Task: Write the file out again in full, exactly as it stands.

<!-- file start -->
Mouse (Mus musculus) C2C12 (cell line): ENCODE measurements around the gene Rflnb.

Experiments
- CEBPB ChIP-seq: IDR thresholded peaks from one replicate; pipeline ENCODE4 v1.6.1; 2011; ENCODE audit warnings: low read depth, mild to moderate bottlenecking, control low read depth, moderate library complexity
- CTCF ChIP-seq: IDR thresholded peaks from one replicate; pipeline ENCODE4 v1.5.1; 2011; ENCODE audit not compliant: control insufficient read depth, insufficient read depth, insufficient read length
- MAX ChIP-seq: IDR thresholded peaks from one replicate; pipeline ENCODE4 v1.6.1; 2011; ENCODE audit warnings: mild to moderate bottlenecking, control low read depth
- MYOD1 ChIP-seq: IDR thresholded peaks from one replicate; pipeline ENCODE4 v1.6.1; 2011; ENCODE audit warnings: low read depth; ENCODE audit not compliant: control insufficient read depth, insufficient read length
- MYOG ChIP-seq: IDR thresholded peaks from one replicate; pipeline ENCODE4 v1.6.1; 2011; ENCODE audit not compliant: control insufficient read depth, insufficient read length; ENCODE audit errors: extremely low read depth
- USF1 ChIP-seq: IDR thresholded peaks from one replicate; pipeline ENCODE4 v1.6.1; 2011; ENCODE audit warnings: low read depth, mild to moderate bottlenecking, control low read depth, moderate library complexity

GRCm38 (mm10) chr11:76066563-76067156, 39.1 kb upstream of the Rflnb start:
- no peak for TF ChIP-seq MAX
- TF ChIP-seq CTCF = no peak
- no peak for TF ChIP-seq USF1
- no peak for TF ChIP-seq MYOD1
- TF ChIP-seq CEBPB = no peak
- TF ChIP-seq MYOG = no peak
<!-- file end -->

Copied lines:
Mouse (Mus musculus) C2C12 (cell line): ENCODE measurements around the gene Rflnb.

Experiments
- CEBPB ChIP-seq: IDR thresholded peaks from one replicate; pipeline ENCODE4 v1.6.1; 2011; ENCODE audit warnings: low read depth, mild to moderate bottlenecking, control low read depth, moderate library complexity
- CTCF ChIP-seq: IDR thresholded peaks from one replicate; pipeline ENCODE4 v1.5.1; 2011; ENCODE audit not compliant: control insufficient read depth, insufficient read depth, insufficient read length
- MAX ChIP-seq: IDR thresholded peaks from one replicate; pipeline ENCODE4 v1.6.1; 2011; ENCODE audit warnings: mild to moderate bottlenecking, control low read depth
- MYOD1 ChIP-seq: IDR thresholded peaks from one replicate; pipeline ENCODE4 v1.6.1; 2011; ENCODE audit warnings: low read depth; ENCODE audit not compliant: control insufficient read depth, insufficient read length
- MYOG ChIP-seq: IDR thresholded peaks from one replicate; pipeline ENCODE4 v1.6.1; 2011; ENCODE audit not compliant: control insufficient read depth, insufficient read length; ENCODE audit errors: extremely low read depth
- USF1 ChIP-seq: IDR thresholded peaks from one replicate; pipeline ENCODE4 v1.6.1; 2011; ENCODE audit warnings: low read depth, mild to moderate bottlenecking, control low read depth, moderate library complexity

GRCm38 (mm10) chr11:76066563-76067156, 39.1 kb upstream of the Rflnb start:
- no peak for TF ChIP-seq MAX
- TF ChIP-seq CTCF = no peak
- no peak for TF ChIP-seq USF1
- no peak for TF ChIP-seq MYOD1
- TF ChIP-seq CEBPB = no peak
- TF ChIP-seq MYOG = no peak